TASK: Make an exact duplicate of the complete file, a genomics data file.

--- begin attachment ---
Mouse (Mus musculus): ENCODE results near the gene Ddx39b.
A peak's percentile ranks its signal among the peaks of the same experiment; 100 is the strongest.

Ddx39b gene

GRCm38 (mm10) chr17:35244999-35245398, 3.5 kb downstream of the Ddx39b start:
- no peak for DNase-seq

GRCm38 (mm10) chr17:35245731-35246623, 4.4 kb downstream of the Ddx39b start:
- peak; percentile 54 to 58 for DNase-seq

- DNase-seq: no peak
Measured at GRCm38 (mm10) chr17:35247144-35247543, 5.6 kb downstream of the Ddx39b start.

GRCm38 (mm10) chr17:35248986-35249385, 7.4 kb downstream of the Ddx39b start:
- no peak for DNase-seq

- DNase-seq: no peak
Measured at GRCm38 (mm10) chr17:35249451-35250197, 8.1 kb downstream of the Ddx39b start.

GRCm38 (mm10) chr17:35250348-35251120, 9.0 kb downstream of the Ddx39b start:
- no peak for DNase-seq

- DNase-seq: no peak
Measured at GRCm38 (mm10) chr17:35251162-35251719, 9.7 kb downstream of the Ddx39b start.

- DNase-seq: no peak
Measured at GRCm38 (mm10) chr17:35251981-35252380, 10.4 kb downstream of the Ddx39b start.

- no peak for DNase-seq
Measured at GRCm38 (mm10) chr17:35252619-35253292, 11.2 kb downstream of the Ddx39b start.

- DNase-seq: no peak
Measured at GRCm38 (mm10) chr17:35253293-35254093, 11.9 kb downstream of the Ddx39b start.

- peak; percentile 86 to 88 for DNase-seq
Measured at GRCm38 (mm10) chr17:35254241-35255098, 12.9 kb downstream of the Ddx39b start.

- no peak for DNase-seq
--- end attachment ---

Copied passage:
Mouse (Mus musculus): ENCODE results near the gene Ddx39b.
A peak's percentile ranks its signal among the peaks of the same experiment; 100 is the strongest.

Ddx39b gene

GRCm38 (mm10) chr17:35244999-35245398, 3.5 kb downstream of the Ddx39b start:
- no peak for DNase-seq

GRCm38 (mm10) chr17:35245731-35246623, 4.4 kb downstream of the Ddx39b start:
- peak; percentile 54 to 58 for DNase-seq

- DNase-seq: no peak
Measured at GRCm38 (mm10) chr17:35247144-35247543, 5.6 kb downstream of the Ddx39b start.

GRCm38 (mm10) chr17:35248986-35249385, 7.4 kb downstream of the Ddx39b start:
- no peak for DNase-seq

- DNase-seq: no peak
Measured at GRCm38 (mm10) chr17:35249451-35250197, 8.1 kb downstream of the Ddx39b start.

GRCm38 (mm10) chr17:35250348-35251120, 9.0 kb downstream of the Ddx39b start:
- no peak for DNase-seq

- DNase-seq: no peak
Measured at GRCm38 (mm10) chr17:35251162-35251719, 9.7 kb downstream of the Ddx39b start.

- DNase-seq: no peak
Measured at GRCm38 (mm10) chr17:35251981-35252380, 10.4 kb downstream of the Ddx39b start.

- no peak for DNase-seq
Measured at GRCm38 (mm10) chr17:35252619-35253292, 11.2 kb downstream of the Ddx39b start.

- DNase-seq: no peak
Measured at GRCm38 (mm10) chr17:35253293-35254093, 11.9 kb downstream of the Ddx39b start.

- peak; percentile 86 to 88 for DNase-seq
Measured at GRCm38 (mm10) chr17:35254241-35255098, 12.9 kb downstream of the Ddx39b start.

- no peak for DNase-seq